You get the picture. Minnesota’s guidelines are readily available, basically meaning that the excuse of “I didn’t know” isn’t going to fly when it comes to audits or inspections.

More guidelines are provided inside the Infectious Waste Control Act, found under 2018 Minnesota statutes (116.75311 6.82). For example, Minnesota statute 116.76 covers definitions, so there is no ambiguity when it comes to what is deemed as an infectious agent in Minnesota – an organism that is capable of producing infection or infectious disease in humans, or the definition of infectious waste – meaning laboratory waste, blood, regulated body fluids, sharps, and research animal waste that have not been decontaminated.

Daniels Health has assisted medical facilities over decades of changing rules and guidelines, as well as providing solutions for safe handling of medical waste streams. We know that it’s not only the ethical and moral responsibility of every healthcare facility to ensure that their medical waste is properly handled, stored, and disposed of, it’s the law.

Minnesota provides easy-to-find resources regarding medical waste compliance. Additional guidelines for dealing with healthcare hazardous waste (or RCRA waste) can be found at the University of Minnesota, providing guidelines for any type of healthcare facility. Taking a “cradle to grave” approach of dealing with hazardous waste from point of origination through disposal is highly recommended. Federal guidelines require compliance in regard to accumulation through storage, manifesting, and record keeping.

 

Avoiding fines and penalties

Federal governmental and state agencies can, and will, impose massive fines on any medical facility that fails to maintain compliance. The same applies to Minnesota’s enforcement actions in it comes to handling violations. Administrative penalty orders in Minnesota are levied to ensure compliance and are specific regarding corrective actions that must be taken by a facility to become compliant. In Minnesota, administrative penalty orders (APOs) require corrective actions to be completed within 30 days. Penalties of $20,000 per action may be imposed.

However, it should be noted that these APOs are typically relegated to violations that can be resolved relatively easily, but still warrant civil penalties. APOs may be designated as “non-forgivable” if violations are repetitive or serious in nature, and in some cases, certain scenarios include penalties that exceed $20,000 per violation. It should also be noted that other penalties and fines may also be applicable, levied by the Environmental Protection Agency (EPA), or violations to the Clean Water Act or Clean Air Act.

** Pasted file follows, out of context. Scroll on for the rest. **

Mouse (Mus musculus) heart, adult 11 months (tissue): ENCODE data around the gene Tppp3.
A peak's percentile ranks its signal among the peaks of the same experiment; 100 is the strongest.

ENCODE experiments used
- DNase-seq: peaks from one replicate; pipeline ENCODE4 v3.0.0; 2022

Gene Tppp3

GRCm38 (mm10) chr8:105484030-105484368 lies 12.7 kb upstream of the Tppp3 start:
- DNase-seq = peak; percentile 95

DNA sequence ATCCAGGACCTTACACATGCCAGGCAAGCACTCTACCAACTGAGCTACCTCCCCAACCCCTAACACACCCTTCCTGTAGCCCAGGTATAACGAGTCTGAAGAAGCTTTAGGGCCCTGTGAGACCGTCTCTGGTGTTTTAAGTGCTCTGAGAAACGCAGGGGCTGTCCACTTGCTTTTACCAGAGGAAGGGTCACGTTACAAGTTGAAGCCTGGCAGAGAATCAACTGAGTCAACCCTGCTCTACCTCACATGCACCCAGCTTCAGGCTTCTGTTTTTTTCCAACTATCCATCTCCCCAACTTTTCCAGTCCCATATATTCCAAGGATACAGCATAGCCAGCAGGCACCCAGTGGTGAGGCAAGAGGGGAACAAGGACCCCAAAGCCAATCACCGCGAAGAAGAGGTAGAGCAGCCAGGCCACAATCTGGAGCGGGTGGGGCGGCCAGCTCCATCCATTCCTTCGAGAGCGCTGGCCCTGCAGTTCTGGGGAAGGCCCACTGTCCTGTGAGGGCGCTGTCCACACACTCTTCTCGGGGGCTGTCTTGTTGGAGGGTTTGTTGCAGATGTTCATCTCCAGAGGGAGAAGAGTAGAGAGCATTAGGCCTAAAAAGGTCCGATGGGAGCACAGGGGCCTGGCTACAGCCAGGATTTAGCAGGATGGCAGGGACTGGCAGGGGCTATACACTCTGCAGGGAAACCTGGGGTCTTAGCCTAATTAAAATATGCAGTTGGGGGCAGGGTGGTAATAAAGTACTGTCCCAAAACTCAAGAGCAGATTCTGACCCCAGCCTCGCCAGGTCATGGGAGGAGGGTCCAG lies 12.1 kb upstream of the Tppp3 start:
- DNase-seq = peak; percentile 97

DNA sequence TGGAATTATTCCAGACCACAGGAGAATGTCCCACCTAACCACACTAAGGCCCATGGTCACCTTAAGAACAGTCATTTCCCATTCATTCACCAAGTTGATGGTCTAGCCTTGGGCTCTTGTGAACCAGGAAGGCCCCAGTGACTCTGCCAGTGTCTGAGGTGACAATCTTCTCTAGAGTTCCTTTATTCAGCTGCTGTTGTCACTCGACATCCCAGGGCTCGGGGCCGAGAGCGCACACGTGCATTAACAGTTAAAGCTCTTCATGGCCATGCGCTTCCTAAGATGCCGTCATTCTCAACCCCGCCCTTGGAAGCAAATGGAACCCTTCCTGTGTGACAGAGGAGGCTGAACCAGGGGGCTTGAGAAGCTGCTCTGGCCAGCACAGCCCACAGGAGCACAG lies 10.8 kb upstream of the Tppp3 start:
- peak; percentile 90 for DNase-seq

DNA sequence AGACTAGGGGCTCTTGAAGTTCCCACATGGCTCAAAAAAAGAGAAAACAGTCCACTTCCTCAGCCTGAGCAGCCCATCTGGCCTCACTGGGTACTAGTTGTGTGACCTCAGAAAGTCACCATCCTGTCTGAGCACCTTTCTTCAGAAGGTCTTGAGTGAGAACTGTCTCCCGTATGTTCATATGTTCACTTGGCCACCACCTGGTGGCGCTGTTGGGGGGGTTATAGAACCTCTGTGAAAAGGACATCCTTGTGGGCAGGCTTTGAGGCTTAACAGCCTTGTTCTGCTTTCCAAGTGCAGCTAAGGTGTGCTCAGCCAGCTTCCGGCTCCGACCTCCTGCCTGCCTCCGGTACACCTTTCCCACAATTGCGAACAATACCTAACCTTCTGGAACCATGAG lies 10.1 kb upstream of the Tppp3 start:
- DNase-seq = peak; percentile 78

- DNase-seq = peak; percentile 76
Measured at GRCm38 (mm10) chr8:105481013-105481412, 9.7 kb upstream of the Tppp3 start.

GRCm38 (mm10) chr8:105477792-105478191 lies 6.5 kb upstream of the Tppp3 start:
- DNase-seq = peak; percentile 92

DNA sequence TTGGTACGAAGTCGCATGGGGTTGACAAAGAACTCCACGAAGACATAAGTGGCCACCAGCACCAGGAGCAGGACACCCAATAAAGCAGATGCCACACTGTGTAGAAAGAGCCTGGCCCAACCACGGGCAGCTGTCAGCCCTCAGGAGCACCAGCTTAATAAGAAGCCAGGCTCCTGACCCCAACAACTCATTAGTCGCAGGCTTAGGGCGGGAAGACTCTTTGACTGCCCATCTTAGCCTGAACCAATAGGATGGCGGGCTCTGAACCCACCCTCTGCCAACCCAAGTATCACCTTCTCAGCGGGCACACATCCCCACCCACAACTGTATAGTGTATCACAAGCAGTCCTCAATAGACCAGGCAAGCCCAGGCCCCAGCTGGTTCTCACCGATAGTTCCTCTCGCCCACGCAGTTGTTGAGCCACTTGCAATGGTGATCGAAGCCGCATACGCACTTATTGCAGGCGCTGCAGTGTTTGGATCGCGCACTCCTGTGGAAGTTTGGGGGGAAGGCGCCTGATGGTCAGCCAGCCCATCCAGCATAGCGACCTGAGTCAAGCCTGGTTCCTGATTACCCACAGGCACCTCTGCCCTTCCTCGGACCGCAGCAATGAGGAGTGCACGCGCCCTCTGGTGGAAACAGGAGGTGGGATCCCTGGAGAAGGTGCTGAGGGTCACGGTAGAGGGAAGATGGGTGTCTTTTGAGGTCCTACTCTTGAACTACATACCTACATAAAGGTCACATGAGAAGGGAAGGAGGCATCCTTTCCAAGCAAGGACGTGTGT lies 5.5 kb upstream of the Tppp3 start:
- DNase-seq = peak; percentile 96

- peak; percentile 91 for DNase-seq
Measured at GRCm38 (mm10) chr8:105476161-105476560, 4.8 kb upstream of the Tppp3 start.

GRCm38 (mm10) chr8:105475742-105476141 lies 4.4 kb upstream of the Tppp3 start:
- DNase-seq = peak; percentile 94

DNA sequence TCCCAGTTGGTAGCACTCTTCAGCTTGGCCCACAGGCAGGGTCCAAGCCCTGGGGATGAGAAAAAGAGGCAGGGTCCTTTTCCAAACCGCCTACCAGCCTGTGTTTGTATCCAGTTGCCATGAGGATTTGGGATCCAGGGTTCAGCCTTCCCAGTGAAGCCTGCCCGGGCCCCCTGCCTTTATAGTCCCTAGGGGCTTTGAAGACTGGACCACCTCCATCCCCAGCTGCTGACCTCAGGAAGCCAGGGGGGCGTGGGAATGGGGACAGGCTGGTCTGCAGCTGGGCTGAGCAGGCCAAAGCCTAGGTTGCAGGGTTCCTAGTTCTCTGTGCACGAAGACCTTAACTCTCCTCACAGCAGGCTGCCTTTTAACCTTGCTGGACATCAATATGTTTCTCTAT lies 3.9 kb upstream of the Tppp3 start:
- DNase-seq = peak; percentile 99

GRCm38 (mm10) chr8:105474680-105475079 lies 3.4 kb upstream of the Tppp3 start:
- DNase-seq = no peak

Daniels Health realizes that reading through and understanding medical waste regulations in Minnesota is not only challenging, but often confusing to many. Even so, it is the responsibility of every healthcare facility in the state to be aware of such guidelines. Daniels Health can help you wade through the hundreds of pages of regulations to ensure compliance while at the same time providing our clients with effective, long-term and sustainable solutions to dealing with medical waste streams and hazardous waste disposal at all levels. For more information about how we can help you and your facility remain compliant, contact Daniels Health today.

If you would like further help navigating Minnesota's medical waste regulations, call one of our clinical experts today! Alternatively find out more about our Minnesota operations and service capabilities on our Minnesota service page here

 

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Megan Chamberlain

Megan Chamberlain

Compliance and Digital Solutions Specialist

With a little bit of knowledge about a lot of things and a quick wit, Megan was the recipient of the Daniels Pun-Master Award 2017 and is the go-to girl for all things compliance.